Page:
Let's Make Robots!

Discussion of object recognition with distance sensors

I would just like to open the floor to any thoughts on the code would take for a robot to do a sweep with a distance sensor and get an idea of what it was looking at overall. We have seen object recognition (edge finding) a couple different ways and code to send a bot to open areas. What I am wondering now is about checking distances at different points of the sweep and (here's the important thing) to figure out what it is looking at.

Now I am looking for broad ideas, here folks. Simply, can a robot (the kinds we make here, programmed in basic) know what a corner is? Can it see that there is a corner of a box jetting out, or an opening? I would figure it could simply store all the numbers in terms of the data from the sensor but it is the comparison of that data that is key. For example, if the bot were to average everything it saw and then went back through all the numbers to find that a few in the middle were a lot high than the average. Or could it notice that the numbers slowly increase/decrease before they go to infinity --thus an outside corner that it is seeing at an angle. Stuff like that.

I am NOT looking for any code here. DO NOT GIVE ME CODE! --I just need a direction to go to start thinking about this.

***Big, nice, overall ideas here, folks***


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Sure it is.

But at the bare minimum it should be able to "see" a doorway for what it is. Remembering which one, would be bonus.

I would always prefer a map of "Things" over a map of "Observations". For a simple picaxed bot, that is.

The distinction is this one: A thing-map indicates where a doorway is, or a a chairleg, or a dog, or a power source.

An observation-map indicates just reflected light measurements, or collisions, or the smell of wet dog hair, or Volt.

The advantages of a thing-map include:

intelligence - knowing what something is makes your bot interact with it smarter.
data density - Rik again with the paint and numbers 8-(

w w w w w w w w
. . c c . . . e
. . . . . . . e
. . . . . . . e
p X . . . d . w
. . . . d . . w
. . . . d d . w
? ? ? ? d d . w

Legend: .=empty, w=wall, e=exit, c=chair, d=dog, p=power, X=me, ?=uncharted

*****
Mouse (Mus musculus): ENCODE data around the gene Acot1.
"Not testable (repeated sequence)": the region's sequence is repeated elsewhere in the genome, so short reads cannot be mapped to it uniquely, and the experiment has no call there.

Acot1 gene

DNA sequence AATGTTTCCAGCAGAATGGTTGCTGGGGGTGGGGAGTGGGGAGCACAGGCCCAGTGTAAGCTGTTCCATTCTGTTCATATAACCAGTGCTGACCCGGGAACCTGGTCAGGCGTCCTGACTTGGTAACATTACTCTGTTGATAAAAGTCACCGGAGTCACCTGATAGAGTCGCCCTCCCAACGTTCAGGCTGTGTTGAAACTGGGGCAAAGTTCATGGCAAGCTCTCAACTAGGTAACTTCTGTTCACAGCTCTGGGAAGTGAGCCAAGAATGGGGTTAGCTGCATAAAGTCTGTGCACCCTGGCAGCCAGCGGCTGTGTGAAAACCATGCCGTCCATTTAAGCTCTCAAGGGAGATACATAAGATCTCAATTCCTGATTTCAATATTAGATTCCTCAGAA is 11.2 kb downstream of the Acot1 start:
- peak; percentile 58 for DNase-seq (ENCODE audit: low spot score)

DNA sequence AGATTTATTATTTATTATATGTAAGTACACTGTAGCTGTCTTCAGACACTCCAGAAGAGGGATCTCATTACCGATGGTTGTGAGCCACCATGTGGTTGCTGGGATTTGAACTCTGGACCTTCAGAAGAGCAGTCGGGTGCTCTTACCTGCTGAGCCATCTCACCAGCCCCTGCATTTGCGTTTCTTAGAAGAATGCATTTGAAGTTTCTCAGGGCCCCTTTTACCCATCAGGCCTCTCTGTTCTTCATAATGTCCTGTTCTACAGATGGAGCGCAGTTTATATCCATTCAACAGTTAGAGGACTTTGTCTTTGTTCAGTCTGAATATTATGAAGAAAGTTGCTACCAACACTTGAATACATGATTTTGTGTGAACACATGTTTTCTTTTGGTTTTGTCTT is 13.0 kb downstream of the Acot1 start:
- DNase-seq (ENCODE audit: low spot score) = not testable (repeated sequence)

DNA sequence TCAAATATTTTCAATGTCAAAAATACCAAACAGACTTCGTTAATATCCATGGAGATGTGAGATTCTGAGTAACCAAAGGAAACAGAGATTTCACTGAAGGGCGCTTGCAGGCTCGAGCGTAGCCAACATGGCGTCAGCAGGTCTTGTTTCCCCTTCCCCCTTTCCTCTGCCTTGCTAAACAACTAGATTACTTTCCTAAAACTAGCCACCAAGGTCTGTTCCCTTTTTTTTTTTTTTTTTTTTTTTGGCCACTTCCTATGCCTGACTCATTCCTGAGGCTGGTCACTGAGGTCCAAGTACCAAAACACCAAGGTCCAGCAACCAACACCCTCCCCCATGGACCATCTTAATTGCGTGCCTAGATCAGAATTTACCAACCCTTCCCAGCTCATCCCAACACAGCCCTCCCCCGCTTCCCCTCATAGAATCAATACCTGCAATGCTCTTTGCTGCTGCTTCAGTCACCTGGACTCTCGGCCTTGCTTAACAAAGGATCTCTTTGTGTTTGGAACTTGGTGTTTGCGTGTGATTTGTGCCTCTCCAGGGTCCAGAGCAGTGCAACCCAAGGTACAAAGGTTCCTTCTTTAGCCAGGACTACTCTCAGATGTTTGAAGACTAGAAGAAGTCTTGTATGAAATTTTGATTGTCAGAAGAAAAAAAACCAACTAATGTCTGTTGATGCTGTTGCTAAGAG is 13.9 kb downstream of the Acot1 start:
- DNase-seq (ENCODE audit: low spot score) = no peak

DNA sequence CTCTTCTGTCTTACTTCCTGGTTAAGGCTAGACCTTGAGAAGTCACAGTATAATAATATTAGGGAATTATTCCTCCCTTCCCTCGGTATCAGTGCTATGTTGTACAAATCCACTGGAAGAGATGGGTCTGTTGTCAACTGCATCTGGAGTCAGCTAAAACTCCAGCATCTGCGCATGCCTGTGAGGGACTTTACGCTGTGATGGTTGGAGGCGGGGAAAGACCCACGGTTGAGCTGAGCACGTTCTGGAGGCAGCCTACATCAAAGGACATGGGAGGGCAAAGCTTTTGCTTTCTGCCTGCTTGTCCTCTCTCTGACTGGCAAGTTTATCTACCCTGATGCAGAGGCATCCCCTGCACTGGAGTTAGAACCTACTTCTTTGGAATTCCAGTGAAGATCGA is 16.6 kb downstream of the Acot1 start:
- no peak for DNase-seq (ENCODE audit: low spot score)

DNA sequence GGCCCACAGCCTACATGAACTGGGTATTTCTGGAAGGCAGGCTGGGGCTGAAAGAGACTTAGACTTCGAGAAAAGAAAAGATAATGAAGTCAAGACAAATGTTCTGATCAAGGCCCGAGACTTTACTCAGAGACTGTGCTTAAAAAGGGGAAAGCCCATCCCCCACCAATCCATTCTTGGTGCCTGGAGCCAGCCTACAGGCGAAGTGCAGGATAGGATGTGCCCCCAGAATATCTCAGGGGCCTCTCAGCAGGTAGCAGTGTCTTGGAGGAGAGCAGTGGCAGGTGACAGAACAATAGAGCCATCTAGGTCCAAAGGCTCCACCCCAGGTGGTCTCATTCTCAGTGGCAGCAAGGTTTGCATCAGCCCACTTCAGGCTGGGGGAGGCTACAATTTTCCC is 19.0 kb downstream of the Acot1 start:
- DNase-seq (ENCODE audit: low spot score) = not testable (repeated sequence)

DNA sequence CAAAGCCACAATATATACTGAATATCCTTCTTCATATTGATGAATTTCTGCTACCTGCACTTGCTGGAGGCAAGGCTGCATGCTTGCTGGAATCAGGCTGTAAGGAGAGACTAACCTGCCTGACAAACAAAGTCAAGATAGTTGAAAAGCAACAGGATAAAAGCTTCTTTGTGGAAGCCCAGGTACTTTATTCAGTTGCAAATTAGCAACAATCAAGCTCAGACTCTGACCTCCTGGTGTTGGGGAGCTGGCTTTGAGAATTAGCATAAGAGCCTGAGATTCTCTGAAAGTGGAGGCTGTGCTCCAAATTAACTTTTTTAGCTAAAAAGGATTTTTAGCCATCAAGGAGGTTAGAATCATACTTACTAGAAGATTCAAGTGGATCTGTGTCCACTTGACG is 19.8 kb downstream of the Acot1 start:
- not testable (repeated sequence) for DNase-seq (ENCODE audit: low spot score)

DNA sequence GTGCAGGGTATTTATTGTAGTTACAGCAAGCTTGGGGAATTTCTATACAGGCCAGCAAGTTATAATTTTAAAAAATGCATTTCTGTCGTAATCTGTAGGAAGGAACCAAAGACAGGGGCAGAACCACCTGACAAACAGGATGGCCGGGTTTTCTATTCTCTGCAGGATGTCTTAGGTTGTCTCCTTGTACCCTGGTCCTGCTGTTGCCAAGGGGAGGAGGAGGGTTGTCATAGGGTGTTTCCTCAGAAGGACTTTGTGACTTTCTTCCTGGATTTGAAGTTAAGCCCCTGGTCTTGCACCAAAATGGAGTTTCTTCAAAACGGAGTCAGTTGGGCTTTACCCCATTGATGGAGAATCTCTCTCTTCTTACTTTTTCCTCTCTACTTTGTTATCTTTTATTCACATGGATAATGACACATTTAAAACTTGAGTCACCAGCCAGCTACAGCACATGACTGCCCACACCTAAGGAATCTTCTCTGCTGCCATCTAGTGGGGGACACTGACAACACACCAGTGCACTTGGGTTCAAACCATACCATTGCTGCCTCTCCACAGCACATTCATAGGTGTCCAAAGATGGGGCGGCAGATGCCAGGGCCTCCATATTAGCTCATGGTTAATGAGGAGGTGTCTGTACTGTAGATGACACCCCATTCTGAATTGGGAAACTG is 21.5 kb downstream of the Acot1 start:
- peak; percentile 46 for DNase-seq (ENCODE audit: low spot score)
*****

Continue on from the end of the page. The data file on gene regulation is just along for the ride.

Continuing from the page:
This 8x8 map could be stored in 64 bytes. Each cell in the grid could be coded with 255 different recognised object types, reserving zero for "uncharted". With a little bit of data compression, you could map larger areas, recognising fewer object types.


This is exactly the kind of info I was asking for! -And your example is great. I feel like Johnny 5...

"Need more input!"

I really want to focus on this problem, every robot I have built so far has not stopped. I mean, they all have a "continous drive around and avoid" code. Now that I am starting the brains work on Walter, I would like to stick in some personality. I.e. stop, have a look around, access and then decide which way is "coolest" not just closest, farthest or determined by a preset variable.

-Your one post above has allready doubled what is in my brain on this one.

We seem to be on that page again. Great minds think alike.

I feel there are many more methods though. People, keep on adding to this idea!

Maybe this ought to be called an attempt at "surroundings recognition" or "perimeter profiling" . Not to be confused with all those fancy mapping and localization initiatives. Simultanious or otherwise.


A fingerprint never produces the exact same image twice. But a fingerprint scanner is still capable of differentiating between different prints.

You are posing a similar problem. The issue is one of data aggregation. You pretty much hinted at that already.

One common way of aggregating is differentiation. Like how you would calculate acceleration from speed over time. Not by averaging out all the data points, but by reducing it to "here the speed increased, here it decreased, here it decreased some more, now it was steady" . Let's do a paint by numbers:

Speed data at fixed time intervals:  
3, 5, 5, 5, 5, 5, 6, 7, 8, 120, 120, 0, 0, 0, 3
+, 0, 0, 0, 0, +, +, +,   +,   0, -, 0, 0, +

If you did the same for distances measured at fixed angular intervals, a "+" would indicate a recession (a doorway maybe). A "0" would indicate a continuation (a wall). A "-" would indicate a thingey-closer-by-ation.

Further simplification would make it easier maybe to store these "patterns" in limited memory. Just remove all the repeats. And consider a minor change as zero change"